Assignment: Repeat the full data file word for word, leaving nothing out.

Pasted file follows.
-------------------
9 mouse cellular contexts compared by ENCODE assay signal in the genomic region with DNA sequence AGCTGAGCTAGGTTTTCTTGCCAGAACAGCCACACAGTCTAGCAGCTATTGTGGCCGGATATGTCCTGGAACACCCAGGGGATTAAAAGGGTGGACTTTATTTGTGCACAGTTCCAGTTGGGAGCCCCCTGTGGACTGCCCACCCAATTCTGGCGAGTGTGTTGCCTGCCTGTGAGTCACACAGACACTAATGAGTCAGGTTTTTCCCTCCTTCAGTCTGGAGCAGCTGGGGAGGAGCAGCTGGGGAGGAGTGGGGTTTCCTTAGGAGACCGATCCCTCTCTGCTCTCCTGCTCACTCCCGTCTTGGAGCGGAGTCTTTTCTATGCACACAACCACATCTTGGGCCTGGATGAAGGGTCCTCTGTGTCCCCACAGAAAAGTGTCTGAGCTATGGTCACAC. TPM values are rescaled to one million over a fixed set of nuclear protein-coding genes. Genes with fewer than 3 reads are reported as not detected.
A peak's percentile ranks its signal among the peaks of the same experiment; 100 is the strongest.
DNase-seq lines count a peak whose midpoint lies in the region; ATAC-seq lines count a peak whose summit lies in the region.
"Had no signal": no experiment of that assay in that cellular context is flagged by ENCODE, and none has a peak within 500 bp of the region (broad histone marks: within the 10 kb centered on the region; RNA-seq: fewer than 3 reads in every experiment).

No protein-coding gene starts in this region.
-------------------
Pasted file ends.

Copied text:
9 mouse cellular contexts compared by ENCODE assay signal in the genomic region with DNA sequence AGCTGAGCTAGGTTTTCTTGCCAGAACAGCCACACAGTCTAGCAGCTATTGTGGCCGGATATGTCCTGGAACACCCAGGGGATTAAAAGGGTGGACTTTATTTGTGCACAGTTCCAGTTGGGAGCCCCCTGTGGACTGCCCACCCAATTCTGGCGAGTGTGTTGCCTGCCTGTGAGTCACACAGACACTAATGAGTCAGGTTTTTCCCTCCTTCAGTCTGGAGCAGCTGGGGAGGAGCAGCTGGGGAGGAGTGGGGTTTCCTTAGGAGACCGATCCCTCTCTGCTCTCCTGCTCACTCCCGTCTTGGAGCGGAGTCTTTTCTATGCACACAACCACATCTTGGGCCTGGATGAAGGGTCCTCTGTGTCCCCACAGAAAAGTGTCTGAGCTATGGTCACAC. TPM values are rescaled to one million over a fixed set of nuclear protein-coding genes. Genes with fewer than 3 reads are reported as not detected.
A peak's percentile ranks its signal among the peaks of the same experiment; 100 is the strongest.
DNase-seq lines count a peak whose midpoint lies in the region; ATAC-seq lines count a peak whose summit lies in the region.
"Had no signal": no experiment of that assay in that cellular context is flagged by ENCODE, and none has a peak within 500 bp of the region (broad histone marks: within the 10 kb centered on the region; RNA-seq: fewer than 3 reads in every experiment).

No protein-coding gene starts in this region.